After a Dramatic Exhumation, the Results of Dalí's Paternity Test Are In

Salvador Dali with Babou, the ocelot and cane | © Roger Higgins/World Telegram/WikiCommons
Salvador Dali with Babou, the ocelot and cane | © Roger Higgins/World Telegram/WikiCommons
Photo of Rachel Gould
Art & Design Editor16 October 2017

Salvador Dalí garnered significant press this summer for a surreal lawsuit involving the artist’s dead body and a psychic claiming to be his long-lost daughter.

Portrait of Salvador Dali, taken in Hôtel Meurice, Paris | Photo by Allan Warren. Source: WikiCommons

It’s finally been announced that Pilar Abel Martínez, a tarot card reader who sued the Spanish state and the Gala-Salvador Dalí Foundation in 2015, bears no relation to the artist.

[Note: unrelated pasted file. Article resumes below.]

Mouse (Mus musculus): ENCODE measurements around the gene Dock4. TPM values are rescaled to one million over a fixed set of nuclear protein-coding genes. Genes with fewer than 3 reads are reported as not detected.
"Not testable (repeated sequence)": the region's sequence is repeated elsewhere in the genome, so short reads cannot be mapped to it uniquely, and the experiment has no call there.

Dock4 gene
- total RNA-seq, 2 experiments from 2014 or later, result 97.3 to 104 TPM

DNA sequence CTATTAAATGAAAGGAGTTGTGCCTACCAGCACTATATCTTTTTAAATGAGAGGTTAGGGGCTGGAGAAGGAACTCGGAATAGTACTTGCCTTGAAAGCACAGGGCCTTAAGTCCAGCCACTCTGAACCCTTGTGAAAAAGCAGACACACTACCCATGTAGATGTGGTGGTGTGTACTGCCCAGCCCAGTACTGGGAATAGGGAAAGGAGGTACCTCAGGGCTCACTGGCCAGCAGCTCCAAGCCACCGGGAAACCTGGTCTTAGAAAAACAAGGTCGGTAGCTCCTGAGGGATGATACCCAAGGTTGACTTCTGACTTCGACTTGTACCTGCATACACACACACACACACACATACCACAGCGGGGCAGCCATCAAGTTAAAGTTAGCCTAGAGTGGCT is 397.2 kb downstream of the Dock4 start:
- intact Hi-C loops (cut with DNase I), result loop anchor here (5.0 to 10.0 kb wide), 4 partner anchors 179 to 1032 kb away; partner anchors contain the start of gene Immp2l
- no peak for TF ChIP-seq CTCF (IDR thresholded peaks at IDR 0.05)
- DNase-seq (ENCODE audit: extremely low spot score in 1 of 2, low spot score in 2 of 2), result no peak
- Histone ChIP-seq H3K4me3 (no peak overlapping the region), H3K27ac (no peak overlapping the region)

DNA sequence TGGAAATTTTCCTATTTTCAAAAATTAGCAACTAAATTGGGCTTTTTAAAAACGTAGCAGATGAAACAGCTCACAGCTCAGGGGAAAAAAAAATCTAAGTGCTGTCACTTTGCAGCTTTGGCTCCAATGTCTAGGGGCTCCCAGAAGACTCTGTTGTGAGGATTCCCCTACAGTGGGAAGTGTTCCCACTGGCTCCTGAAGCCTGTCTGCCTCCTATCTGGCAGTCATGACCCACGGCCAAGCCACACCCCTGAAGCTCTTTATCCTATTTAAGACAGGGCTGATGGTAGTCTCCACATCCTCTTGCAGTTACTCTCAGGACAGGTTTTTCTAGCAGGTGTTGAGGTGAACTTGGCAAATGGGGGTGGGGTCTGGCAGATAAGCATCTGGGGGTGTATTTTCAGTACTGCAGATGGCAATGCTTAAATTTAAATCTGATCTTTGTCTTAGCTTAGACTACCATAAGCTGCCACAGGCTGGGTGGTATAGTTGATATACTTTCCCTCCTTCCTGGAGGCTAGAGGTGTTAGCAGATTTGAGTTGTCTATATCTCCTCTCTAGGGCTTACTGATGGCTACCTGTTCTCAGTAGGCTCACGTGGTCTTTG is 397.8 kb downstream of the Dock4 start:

“The Court of First Instance no. 11, in Madrid, has ruled out Pilar Abel Martínez’s claim to be descended from the artist, based on DNA samples from her and from the artist, analyzed by the National Institute of Toxicology and Forensic Sciences,” artnet News reported.

Much to the dismay of the artist’s foundation, Dalí’s body was exhumed in July so that forensic scientists could collect bone, hair, and nail samples to end the drawn-out court battle. Abel Martínez was claiming that the artist had an affair with her mother in 1955, though a previous DNA test conducted with Dalí’s death mask had proven inconclusive.

“This conclusion comes as no surprise to the Foundation, since at no time has there been any evidence of the veracity of an alleged paternity,” the Gala-Salvador Dalí Foundation said in a press release. “The Foundation is pleased that this report puts an end to an absurd and artificial controversy.”

Had the paternity test proven otherwise, Abel Martínez would have been entitled to over $330 million of the artist’s estate.

Dalí’s remains are due to be returned shortly, closing the book on one of the year’s more bizarre narratives.